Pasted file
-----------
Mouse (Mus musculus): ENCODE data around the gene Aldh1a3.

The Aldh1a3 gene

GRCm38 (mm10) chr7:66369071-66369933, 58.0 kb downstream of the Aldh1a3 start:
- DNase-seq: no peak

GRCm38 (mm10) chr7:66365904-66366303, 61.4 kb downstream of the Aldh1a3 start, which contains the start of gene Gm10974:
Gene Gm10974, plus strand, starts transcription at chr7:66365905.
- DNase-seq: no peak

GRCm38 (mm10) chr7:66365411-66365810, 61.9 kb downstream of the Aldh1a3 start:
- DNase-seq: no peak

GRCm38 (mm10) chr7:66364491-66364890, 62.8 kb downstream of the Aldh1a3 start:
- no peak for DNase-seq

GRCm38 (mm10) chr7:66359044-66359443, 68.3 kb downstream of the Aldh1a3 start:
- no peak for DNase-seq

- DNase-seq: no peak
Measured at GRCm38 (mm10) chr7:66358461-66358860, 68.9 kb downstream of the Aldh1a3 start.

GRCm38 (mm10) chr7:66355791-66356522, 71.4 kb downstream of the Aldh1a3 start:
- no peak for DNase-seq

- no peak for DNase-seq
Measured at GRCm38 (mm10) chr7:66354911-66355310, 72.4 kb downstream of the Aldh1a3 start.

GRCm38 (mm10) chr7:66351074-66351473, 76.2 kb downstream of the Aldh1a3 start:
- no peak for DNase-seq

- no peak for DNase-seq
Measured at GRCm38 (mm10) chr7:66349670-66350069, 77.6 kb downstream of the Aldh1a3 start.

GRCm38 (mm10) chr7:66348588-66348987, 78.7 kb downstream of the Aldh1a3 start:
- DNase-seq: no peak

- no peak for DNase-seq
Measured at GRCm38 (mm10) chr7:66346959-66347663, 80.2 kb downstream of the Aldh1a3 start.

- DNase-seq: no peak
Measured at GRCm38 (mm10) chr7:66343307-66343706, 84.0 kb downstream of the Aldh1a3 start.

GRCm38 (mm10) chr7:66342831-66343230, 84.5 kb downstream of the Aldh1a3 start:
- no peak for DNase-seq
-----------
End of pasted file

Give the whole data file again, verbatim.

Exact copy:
Mouse (Mus musculus): ENCODE data around the gene Aldh1a3.

The Aldh1a3 gene

GRCm38 (mm10) chr7:66369071-66369933, 58.0 kb downstream of the Aldh1a3 start:
- DNase-seq: no peak

GRCm38 (mm10) chr7:66365904-66366303, 61.4 kb downstream of the Aldh1a3 start, which contains the start of gene Gm10974:
Gene Gm10974, plus strand, starts transcription at chr7:66365905.
- DNase-seq: no peak

GRCm38 (mm10) chr7:66365411-66365810, 61.9 kb downstream of the Aldh1a3 start:
- DNase-seq: no peak

GRCm38 (mm10) chr7:66364491-66364890, 62.8 kb downstream of the Aldh1a3 start:
- no peak for DNase-seq

GRCm38 (mm10) chr7:66359044-66359443, 68.3 kb downstream of the Aldh1a3 start:
- no peak for DNase-seq

- DNase-seq: no peak
Measured at GRCm38 (mm10) chr7:66358461-66358860, 68.9 kb downstream of the Aldh1a3 start.

GRCm38 (mm10) chr7:66355791-66356522, 71.4 kb downstream of the Aldh1a3 start:
- no peak for DNase-seq

- no peak for DNase-seq
Measured at GRCm38 (mm10) chr7:66354911-66355310, 72.4 kb downstream of the Aldh1a3 start.

GRCm38 (mm10) chr7:66351074-66351473, 76.2 kb downstream of the Aldh1a3 start:
- no peak for DNase-seq

- no peak for DNase-seq
Measured at GRCm38 (mm10) chr7:66349670-66350069, 77.6 kb downstream of the Aldh1a3 start.

GRCm38 (mm10) chr7:66348588-66348987, 78.7 kb downstream of the Aldh1a3 start:
- DNase-seq: no peak

- no peak for DNase-seq
Measured at GRCm38 (mm10) chr7:66346959-66347663, 80.2 kb downstream of the Aldh1a3 start.

- DNase-seq: no peak
Measured at GRCm38 (mm10) chr7:66343307-66343706, 84.0 kb downstream of the Aldh1a3 start.

GRCm38 (mm10) chr7:66342831-66343230, 84.5 kb downstream of the Aldh1a3 start:
- no peak for DNase-seq